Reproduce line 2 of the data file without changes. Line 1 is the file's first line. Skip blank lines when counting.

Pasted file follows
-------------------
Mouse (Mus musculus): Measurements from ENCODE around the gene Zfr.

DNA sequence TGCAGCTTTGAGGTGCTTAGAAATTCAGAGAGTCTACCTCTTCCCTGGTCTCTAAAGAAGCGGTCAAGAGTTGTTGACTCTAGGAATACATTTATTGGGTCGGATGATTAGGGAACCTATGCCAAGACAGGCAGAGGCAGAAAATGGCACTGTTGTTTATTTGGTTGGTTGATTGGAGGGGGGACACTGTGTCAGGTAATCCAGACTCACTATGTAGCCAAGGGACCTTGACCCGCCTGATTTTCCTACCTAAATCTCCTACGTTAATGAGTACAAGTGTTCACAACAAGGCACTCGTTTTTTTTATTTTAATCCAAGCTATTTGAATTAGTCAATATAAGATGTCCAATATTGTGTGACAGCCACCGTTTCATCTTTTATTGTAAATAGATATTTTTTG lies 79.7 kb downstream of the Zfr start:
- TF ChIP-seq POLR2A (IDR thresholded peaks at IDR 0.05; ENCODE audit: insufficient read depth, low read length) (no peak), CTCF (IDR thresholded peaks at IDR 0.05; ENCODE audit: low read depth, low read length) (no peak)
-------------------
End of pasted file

DNA sequence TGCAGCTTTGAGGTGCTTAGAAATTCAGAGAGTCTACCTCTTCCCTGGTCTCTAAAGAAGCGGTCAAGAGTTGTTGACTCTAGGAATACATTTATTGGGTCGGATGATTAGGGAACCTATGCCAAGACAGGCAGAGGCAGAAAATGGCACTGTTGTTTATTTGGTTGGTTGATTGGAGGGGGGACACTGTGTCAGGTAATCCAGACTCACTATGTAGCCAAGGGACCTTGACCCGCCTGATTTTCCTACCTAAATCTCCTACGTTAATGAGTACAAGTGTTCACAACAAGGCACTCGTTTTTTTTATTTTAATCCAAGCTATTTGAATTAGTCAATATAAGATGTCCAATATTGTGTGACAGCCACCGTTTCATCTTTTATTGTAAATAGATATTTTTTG lies 79.7 kb downstream of the Zfr start: